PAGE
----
SA Rugby celebrated International Women’s Day on Tuesday with the news that the Springbok Women’s Sevens team has been invited to play in France later this year, giving further impetus to the increasing prominence of women in rugby in South Africa – not only in ever-growing playing numbers and participation statistics, but also in leadership roles in the game on a global scale, and more broadcast exposure.
The women’s game in South Africa is under the spotlight in 2022, with the game’s strategic importance to SA Rugby underlined recently by Director of Rugby Rassie Erasmus, as both the Springbok Women and Springbok Women’s Sevens teams are preparing for Rugby World Cups later this year.
The news of World Rugby’s invitation to the Springbok Women’s Sevens team – who will now join the Blitzboks at the HSBC Toulouse Sevens from 20 to 22 May – was received with great enthusiasm. It will be their first World Series tournament abroad since Dubai in 2018.
“This is a great boost to our squad and wonderful news on a day that we celebrate women the world over,” said Paul Delport, coach of the Springbok Women’s Sevens team.
“Playing in France will provide us with a good reality check of where we are after two years of not playing and importantly, will be crucial in our preparations for the Rugby World Cup Sevens in Cape Town.”
Lynne Cantwell, High Performance Manager for Women’s Rugby, added: “We cannot thank World Rugby enough for the invitation.
“We have a clear vision to get our Springbok Women’s Sevens team back as a core team on the World Series and this is a very positive step for us towards that goal. It also adds another high-quality tournament to our schedule for the season, something we need after two years of not being able to play.”
Last week, Erasmus confirmed the elevated status of the Springbok Women’s teams, adding that that it was imperative for the women’s game to be run by women, and also stressed that the game had to be made more accessible to younger girls who love rugby.
Wider exposure and interest will be pushed by the fact that both South African national women’s teams will play in their respective Rugby World Cups this year.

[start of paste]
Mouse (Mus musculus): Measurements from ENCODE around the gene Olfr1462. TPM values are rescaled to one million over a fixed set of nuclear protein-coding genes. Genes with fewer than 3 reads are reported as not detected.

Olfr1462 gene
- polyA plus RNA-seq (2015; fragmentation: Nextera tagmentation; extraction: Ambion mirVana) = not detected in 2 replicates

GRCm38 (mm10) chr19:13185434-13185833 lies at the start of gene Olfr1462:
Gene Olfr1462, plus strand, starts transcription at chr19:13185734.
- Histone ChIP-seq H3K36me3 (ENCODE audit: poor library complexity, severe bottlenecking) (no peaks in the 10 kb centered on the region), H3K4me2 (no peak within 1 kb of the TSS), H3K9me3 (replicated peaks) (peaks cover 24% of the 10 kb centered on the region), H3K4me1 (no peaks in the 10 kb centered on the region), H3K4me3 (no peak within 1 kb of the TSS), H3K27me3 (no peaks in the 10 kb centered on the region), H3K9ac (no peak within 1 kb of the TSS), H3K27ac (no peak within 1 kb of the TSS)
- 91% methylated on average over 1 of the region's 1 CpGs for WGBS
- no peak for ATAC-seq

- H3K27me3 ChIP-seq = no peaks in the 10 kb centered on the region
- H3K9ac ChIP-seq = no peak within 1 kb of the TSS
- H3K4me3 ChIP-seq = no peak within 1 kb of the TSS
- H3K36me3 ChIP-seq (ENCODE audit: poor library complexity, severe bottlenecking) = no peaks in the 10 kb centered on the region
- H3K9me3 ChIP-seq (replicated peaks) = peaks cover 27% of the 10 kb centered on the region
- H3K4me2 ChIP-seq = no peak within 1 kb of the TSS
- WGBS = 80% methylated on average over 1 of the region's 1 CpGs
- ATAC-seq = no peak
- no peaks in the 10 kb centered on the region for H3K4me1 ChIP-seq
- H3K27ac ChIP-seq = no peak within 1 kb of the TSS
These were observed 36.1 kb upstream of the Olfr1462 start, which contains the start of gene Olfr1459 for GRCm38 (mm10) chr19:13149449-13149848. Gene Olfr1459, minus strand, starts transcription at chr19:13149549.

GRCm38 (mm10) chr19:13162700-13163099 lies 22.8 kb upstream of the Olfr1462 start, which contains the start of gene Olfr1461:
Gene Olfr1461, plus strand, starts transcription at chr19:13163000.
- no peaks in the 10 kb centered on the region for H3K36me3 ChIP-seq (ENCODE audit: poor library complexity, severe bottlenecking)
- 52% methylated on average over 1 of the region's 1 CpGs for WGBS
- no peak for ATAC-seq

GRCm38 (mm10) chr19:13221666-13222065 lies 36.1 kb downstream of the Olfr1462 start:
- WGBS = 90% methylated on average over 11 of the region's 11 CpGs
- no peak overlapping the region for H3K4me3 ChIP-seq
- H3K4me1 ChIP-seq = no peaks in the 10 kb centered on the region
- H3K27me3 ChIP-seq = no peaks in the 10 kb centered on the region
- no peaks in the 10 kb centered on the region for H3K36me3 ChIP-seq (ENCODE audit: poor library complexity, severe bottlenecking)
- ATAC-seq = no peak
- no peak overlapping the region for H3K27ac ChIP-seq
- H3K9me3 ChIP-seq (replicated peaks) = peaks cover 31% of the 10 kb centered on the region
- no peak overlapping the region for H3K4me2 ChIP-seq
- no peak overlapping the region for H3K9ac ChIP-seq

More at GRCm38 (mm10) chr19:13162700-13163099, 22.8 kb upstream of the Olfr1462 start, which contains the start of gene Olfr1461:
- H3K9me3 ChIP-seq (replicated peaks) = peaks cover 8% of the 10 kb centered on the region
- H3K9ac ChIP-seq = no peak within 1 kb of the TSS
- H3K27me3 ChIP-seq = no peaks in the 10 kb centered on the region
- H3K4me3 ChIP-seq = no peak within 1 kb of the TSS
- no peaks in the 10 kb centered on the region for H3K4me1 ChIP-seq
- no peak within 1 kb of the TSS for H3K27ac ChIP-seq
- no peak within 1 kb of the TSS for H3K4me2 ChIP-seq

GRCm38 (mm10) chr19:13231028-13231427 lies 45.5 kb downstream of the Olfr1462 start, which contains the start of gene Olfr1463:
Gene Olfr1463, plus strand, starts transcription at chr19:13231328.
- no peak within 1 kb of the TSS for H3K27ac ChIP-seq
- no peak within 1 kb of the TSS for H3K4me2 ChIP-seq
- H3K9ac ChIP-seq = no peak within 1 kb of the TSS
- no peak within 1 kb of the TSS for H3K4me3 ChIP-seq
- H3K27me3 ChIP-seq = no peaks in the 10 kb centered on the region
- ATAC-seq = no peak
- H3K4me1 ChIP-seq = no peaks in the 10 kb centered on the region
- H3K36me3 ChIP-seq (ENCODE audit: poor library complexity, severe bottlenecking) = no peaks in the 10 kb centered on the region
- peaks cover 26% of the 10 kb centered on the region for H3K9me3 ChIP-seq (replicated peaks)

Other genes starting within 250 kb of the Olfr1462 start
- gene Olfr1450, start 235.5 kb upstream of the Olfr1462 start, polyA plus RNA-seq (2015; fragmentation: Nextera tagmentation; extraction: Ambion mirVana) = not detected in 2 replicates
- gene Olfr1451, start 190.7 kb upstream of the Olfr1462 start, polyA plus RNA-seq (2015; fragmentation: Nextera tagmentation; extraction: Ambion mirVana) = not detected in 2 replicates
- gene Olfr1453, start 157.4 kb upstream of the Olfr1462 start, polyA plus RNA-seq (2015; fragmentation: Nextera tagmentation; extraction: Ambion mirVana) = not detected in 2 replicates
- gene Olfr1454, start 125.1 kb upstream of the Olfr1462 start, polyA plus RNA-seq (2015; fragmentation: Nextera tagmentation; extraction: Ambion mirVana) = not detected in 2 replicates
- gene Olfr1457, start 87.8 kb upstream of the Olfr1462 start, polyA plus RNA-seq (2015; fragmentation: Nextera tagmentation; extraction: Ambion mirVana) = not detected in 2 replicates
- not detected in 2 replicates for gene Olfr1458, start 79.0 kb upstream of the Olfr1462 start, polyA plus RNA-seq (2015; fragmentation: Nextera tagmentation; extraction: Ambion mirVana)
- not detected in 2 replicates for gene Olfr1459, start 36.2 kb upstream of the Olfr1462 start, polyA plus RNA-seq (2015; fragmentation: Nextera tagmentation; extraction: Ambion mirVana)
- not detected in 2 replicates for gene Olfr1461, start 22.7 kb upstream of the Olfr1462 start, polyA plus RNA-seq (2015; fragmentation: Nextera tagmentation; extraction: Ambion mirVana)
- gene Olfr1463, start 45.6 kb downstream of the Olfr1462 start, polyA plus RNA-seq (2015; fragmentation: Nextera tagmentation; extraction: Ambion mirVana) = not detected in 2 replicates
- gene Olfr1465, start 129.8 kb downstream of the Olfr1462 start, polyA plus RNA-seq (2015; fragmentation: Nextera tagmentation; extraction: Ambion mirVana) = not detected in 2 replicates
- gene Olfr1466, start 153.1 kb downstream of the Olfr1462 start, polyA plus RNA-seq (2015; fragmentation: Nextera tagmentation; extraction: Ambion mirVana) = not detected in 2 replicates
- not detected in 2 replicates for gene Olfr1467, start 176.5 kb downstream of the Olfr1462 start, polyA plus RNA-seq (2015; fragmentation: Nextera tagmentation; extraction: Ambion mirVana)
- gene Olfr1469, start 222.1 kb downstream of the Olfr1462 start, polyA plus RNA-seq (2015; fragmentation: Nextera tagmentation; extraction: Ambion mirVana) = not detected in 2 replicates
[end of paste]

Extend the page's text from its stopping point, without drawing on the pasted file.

First up, the Springbok Women’ Sevens will play in the Rugby World Cup Sevens in Cape Town in September, and the Springbok Women will feature in the Rugby World Cup in New Zealand in October, finishing off an exciting year for women’s rugby on the international front.
SA Rugby is also organising a string of Test matches in the lead-up to the Springbok Women’s trip to New Zealand, with confirmation expected in due course as COVID regulations are being lifted globally.
This will include two African Cup matches hosted in South Africa, with SuperSport confirming that those Tests will be broadcast, giving even more exposure to the women’s game.
The close collaboration between the men’s and women’s teams has already proved very productive, with Springbok forwards coaches Deon Davids and Daan Human conducting scrum and lineout sessions in recent weeks, while former Springbok flyhalf Braam van Straaten, who has been brought in as kicking consultant, recently concluded a kicking camp with the Springbok Women.
The Springbok Women’s Sevens’ charge towards the RWC Sevens in Cape Town was boosted with recent confirmation of South Africa’s participation in Rugby Africa’s Sevens Championship in Tunisia at the end of April, after which they will travel to France for the HSBC Toulouse Sevens in May.
Two of the country’s leading referees have also been confirmed on World Rugby panels. SA Rugby’s Referee of the Year for 2021, Aimee Barrett-Theron, is on the Six Nations panel – her fourth appearance at the prestigious tournament – and will referee the clash between France and Ireland on 2 April, while Ashleigh Murray-Pretorius is flying the South African flag in the HSBC World Rugby Sevens Series.
All of this is aligned with World Rugby’s Women in Rugby plan, for growing sustainable participation across all facets of the game and creating pathways for more women to hold technical roles in rugby, including match officiating.
Last week, Cantwell pointed to an expanded eight-team Women’s Premier Division, which will include the Mastercard Golden Lions for the first time, as well as a new coaching development pathway, supported by Betway. The emergence of women coaches has been earmarked as an important growth area of the game.
Dual Springbok international, Babalwa Latsha – who represented South Africa at the 2018 Rugby World Cup Sevens and will be hoping to add to her 11 test caps leading into the Rugby World Cup in New Zealand – was excited with all the developments.
“It is a massive year for women’s rugby and the heartfelt words of our Director of Rugby means so much,” said Latsha. “The women’s voice in rugby is an important one and we need to drive this effort and show that rugby is indeed a game for women too.”
Latsha, who holds a LLB degree, also shared inspirational words on behalf of the team, saying: “We at the Springbok Women would like to wish ladies all over the world a happy International Women’s Day and thank you for being courageous and giving us as young women the courage to pursue our dreams with valour and passion.”
Springbok scrumhalf Rumandi Potgieter, who is in the process of completing a Masters degree in International Law, said there was good reason for women to celebrate their involvement in rugby.
“It is a good way to celebrate International Women’s Day knowing that we have a voice in the game and support off it as well. It is the year of breaking the bias in the game and we fully support that,” she said.